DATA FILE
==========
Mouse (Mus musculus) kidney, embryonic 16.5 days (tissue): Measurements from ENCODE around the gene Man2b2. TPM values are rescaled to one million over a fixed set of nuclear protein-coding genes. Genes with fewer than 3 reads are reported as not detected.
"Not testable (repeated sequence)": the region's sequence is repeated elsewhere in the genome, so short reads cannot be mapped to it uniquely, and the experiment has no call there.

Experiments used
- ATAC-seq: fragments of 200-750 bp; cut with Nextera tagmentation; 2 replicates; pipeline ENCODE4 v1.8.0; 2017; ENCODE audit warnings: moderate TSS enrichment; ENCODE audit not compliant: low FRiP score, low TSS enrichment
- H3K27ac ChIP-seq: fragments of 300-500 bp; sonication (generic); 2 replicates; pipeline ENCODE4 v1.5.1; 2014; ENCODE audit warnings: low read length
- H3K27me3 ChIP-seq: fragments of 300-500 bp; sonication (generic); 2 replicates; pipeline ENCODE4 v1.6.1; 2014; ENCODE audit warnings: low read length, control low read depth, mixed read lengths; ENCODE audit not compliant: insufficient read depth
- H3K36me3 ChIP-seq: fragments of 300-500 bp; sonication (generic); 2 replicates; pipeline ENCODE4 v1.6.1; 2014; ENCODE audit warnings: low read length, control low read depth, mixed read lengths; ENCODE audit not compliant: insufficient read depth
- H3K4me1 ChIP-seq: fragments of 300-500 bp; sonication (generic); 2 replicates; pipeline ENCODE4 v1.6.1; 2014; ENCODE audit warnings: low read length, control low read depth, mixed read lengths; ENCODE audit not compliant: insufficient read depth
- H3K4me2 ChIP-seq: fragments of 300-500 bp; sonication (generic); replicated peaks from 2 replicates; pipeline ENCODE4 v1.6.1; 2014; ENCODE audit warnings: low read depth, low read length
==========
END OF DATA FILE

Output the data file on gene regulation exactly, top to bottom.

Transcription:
Mouse (Mus musculus) kidney, embryonic 16.5 days (tissue): Measurements from ENCODE around the gene Man2b2. TPM values are rescaled to one million over a fixed set of nuclear protein-coding genes. Genes with fewer than 3 reads are reported as not detected.
"Not testable (repeated sequence)": the region's sequence is repeated elsewhere in the genome, so short reads cannot be mapped to it uniquely, and the experiment has no call there.

Experiments used
- ATAC-seq: fragments of 200-750 bp; cut with Nextera tagmentation; 2 replicates; pipeline ENCODE4 v1.8.0; 2017; ENCODE audit warnings: moderate TSS enrichment; ENCODE audit not compliant: low FRiP score, low TSS enrichment
- H3K27ac ChIP-seq: fragments of 300-500 bp; sonication (generic); 2 replicates; pipeline ENCODE4 v1.5.1; 2014; ENCODE audit warnings: low read length
- H3K27me3 ChIP-seq: fragments of 300-500 bp; sonication (generic); 2 replicates; pipeline ENCODE4 v1.6.1; 2014; ENCODE audit warnings: low read length, control low read depth, mixed read lengths; ENCODE audit not compliant: insufficient read depth
- H3K36me3 ChIP-seq: fragments of 300-500 bp; sonication (generic); 2 replicates; pipeline ENCODE4 v1.6.1; 2014; ENCODE audit warnings: low read length, control low read depth, mixed read lengths; ENCODE audit not compliant: insufficient read depth
- H3K4me1 ChIP-seq: fragments of 300-500 bp; sonication (generic); 2 replicates; pipeline ENCODE4 v1.6.1; 2014; ENCODE audit warnings: low read length, control low read depth, mixed read lengths; ENCODE audit not compliant: insufficient read depth
- H3K4me2 ChIP-seq: fragments of 300-500 bp; sonication (generic); replicated peaks from 2 replicates; pipeline ENCODE4 v1.6.1; 2014; ENCODE audit warnings: low read depth, low read length